With great snow comes berm bustin’ | SierraSun.com

With great snow comes berm bustin’

Norm and Alan Nicholls
Special to the Sierra Sun

What a great start to what, hopefully, will be higher than normal snowfall this year. The system of storms over the past couple of weeks were not as epic as many had predicted, but did a very good job in adding significant snow to our snowpack.

For their efforts, we would like to thank all our snow fighters, from Caltrans, the Town of Truckee, Nevada, Placer, and El Dorado counties, snow removal contractors, and our “for-hire” shovelers and workers equipped with snow blowers. It looks like you should be able to get some decent sleep for a week or so ” you deserve it.

Thanks also to all the utility workers who worked very efficiently in keeping our power, water, CATV, gas and telephone services on line. Well done!

As is the case in most snow storms “both big and small ” the conversation about snow “berms” came up quite often. The article, “Bummer Berms” written by on Jan. 8, described the situation well, and it also talked about the “snow gate” that other road departments are using to eliminate, or greatly reduce the size of, the dreaded berm.

This is not new science. When Alice and I lived in South Lake Tahoe from 1973 to 1979, the City of South Lake Tahoe and El Dorado County used graders, equipped with snow gates, predominantly in their snow removal operations. Even when excess snow boiled up and over “the gate” the berm that remained was

considerably less than what we customarily see around here.

There were some occasions during particularly heavy snow storms that the operators did not use the gates at all in order to speed up the removal of the snow from the roadways. That was the exception rather than the rule, and if you were patient and didn’t need to go anywhere, the plows would normally return hours later to clean up.

In Mr. Cristancho’s article, Town of Truckee Public Works Director was quoted as saying that “the Public Works Department operates 12 front-end loaders that are not compatible with the snow gate blades. Town officials have debated in the past about adding more rotary snow blowers to its fleet to implement a comprehensive berm-removal program.”

The article ends by stating, “despite past discussions, the issue has not been a high priority for Truckee.”

I hope that other citizens in Truckee will join us in pressing our elected officials to at least try installing these gates on the graders that the town already operates and see how they work. Even if the town spends $15,000 apiece for two or three of them to “at least” try them out, I think we would all agree that it was money well spent.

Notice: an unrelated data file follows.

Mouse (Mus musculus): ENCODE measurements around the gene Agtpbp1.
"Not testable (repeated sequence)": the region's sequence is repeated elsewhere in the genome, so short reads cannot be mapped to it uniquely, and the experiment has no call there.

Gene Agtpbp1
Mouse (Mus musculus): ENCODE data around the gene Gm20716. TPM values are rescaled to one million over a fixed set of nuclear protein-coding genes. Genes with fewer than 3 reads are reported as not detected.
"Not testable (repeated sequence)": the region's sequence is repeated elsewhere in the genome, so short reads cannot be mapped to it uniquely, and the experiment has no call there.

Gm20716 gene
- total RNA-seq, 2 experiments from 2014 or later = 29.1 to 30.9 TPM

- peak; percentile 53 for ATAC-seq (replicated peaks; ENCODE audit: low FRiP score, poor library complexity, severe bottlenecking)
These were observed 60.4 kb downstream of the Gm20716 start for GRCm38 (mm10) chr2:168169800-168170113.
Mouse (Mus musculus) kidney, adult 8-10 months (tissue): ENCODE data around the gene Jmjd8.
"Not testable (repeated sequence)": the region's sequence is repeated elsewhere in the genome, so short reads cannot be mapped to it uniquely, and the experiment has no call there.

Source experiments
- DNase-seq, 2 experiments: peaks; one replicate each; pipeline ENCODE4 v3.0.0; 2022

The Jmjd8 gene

If they don’t work to the road department’s satisfaction, they can take them off and probably sell them to El Dorado County for a discounted rate.

A “combination” of front end loaders, road graders equipped with snow gates, and rotary snow blowers seems to be a practical and economical solution to more efficient snow removal, and the reduction of berms that many of our citizenry do feel is a “high priority.”

Congratulations to the winner of our 2007 end-of-the-year drawing. Katie answered four of our questions last year and her name was picked out of a hat containing hundreds of other “Question of the Week” winners.

Katie has chosen the Sierra Senior Services to be the recipient of the $500 contribution that we will make on her behalf.

“I think there are unmet needs in our community when it comes to our seniors, and therefore I would be proud to contribute to the important work that SSS does,” said Katie.

Katie grew up in Chatham, New Jersey, and then attended Ohio Wesleyan University where she first met her future husband, He had been raised as an Ohio farm boy. After graduation Katie and John decided to head west to see what was out here and on the way they decided to visit John’s aunt who lived in Truckee. They fell in love with Truckee and each other. The rest is history.

They have lived in Truckee for 27 years and have raised two daughters, “both born in Tahoe Forest Hospital,” and numerous dogs and cats. Katie and John have been very active Truckee residents and have done a lot of volunteer and community service work. Katie also wrote a column for the Sierra Sun from 1999 to 2005.

Pla Vada was the name of the ski area at the Kingvale exit in the mid-1960s. The Nicholls Estate was the developer of the ski area and the Pla Vada subdivision on the other side of I-80. The development was bisected by the Placer and Nevada County line ” thus Pla Vada.

Our early bird winner was who remembers when his mother and father would ski there when he was a little boy. Other winners included

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